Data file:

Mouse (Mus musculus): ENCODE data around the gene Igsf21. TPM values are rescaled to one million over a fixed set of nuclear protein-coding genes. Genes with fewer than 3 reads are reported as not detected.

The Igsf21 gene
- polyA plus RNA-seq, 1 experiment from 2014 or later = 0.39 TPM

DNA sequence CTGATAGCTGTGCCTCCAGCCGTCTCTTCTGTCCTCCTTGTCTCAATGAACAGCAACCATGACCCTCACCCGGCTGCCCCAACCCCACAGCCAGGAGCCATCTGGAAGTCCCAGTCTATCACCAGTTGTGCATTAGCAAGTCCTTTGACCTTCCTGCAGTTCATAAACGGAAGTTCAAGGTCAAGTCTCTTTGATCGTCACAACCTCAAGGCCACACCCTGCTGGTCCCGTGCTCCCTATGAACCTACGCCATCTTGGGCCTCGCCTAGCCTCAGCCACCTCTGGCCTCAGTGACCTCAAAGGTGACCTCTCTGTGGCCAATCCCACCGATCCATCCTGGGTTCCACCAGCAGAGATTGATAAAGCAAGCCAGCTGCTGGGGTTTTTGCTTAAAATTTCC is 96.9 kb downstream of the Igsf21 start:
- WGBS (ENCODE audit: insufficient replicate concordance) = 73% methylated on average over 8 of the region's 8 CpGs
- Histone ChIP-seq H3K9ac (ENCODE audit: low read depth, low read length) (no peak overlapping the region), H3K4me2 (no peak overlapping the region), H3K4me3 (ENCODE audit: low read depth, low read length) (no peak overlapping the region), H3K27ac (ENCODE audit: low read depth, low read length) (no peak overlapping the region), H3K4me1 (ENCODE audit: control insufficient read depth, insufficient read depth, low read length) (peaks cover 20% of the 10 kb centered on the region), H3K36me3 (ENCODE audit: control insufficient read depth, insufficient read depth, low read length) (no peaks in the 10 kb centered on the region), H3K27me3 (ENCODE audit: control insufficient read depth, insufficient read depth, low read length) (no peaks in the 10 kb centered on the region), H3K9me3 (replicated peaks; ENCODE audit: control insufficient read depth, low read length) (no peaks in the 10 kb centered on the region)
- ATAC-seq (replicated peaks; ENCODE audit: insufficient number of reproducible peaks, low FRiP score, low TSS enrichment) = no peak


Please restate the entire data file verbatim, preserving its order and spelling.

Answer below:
Mouse (Mus musculus): ENCODE data around the gene Igsf21. TPM values are rescaled to one million over a fixed set of nuclear protein-coding genes. Genes with fewer than 3 reads are reported as not detected.

The Igsf21 gene
- polyA plus RNA-seq, 1 experiment from 2014 or later = 0.39 TPM

DNA sequence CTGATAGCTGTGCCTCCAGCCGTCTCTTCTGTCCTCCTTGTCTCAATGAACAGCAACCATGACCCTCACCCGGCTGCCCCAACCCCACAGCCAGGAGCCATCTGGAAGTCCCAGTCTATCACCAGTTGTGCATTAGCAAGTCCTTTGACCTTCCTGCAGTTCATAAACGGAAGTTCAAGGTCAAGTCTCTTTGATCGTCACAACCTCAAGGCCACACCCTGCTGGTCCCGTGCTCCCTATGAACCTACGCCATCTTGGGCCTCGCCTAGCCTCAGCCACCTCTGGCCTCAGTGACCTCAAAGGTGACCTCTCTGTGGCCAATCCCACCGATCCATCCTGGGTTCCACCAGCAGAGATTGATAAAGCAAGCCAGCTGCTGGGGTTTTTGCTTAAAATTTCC is 96.9 kb downstream of the Igsf21 start:
- WGBS (ENCODE audit: insufficient replicate concordance) = 73% methylated on average over 8 of the region's 8 CpGs
- Histone ChIP-seq H3K9ac (ENCODE audit: low read depth, low read length) (no peak overlapping the region), H3K4me2 (no peak overlapping the region), H3K4me3 (ENCODE audit: low read depth, low read length) (no peak overlapping the region), H3K27ac (ENCODE audit: low read depth, low read length) (no peak overlapping the region), H3K4me1 (ENCODE audit: control insufficient read depth, insufficient read depth, low read length) (peaks cover 20% of the 10 kb centered on the region), H3K36me3 (ENCODE audit: control insufficient read depth, insufficient read depth, low read length) (no peaks in the 10 kb centered on the region), H3K27me3 (ENCODE audit: control insufficient read depth, insufficient read depth, low read length) (no peaks in the 10 kb centered on the region), H3K9me3 (replicated peaks; ENCODE audit: control insufficient read depth, low read length) (no peaks in the 10 kb centered on the region)
- ATAC-seq (replicated peaks; ENCODE audit: insufficient number of reproducible peaks, low FRiP score, low TSS enrichment) = no peak